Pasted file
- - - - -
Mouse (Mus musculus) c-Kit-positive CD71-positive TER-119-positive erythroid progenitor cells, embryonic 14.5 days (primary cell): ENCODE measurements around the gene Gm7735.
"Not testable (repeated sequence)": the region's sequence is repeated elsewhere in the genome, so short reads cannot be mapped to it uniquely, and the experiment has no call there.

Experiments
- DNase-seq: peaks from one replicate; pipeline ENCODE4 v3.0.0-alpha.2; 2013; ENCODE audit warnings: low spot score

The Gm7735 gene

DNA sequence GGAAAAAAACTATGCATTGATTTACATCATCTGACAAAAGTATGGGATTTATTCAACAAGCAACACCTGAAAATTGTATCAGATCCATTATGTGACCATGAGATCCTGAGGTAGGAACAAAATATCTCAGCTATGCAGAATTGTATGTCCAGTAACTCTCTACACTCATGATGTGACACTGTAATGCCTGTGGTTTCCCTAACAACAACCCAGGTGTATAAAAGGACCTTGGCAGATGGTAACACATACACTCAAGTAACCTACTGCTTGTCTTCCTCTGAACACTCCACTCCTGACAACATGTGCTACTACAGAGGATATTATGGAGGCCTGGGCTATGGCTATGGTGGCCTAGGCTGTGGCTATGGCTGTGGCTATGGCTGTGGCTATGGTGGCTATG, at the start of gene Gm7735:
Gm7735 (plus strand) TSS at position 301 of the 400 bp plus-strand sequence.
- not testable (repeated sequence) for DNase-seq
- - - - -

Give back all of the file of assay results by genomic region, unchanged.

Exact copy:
Mouse (Mus musculus) c-Kit-positive CD71-positive TER-119-positive erythroid progenitor cells, embryonic 14.5 days (primary cell): ENCODE measurements around the gene Gm7735.
"Not testable (repeated sequence)": the region's sequence is repeated elsewhere in the genome, so short reads cannot be mapped to it uniquely, and the experiment has no call there.

Experiments
- DNase-seq: peaks from one replicate; pipeline ENCODE4 v3.0.0-alpha.2; 2013; ENCODE audit warnings: low spot score

The Gm7735 gene

DNA sequence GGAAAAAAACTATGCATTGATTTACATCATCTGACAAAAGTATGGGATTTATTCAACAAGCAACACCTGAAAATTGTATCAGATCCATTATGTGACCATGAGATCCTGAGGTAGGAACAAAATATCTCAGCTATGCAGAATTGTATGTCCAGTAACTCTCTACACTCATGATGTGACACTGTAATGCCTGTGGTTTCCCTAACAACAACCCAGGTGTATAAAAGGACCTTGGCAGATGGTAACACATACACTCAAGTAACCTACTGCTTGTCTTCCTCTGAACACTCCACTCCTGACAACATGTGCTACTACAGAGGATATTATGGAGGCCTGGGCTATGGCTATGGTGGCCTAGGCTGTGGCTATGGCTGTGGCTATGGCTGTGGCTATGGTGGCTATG, at the start of gene Gm7735:
Gm7735 (plus strand) TSS at position 301 of the 400 bp plus-strand sequence.
- not testable (repeated sequence) for DNase-seq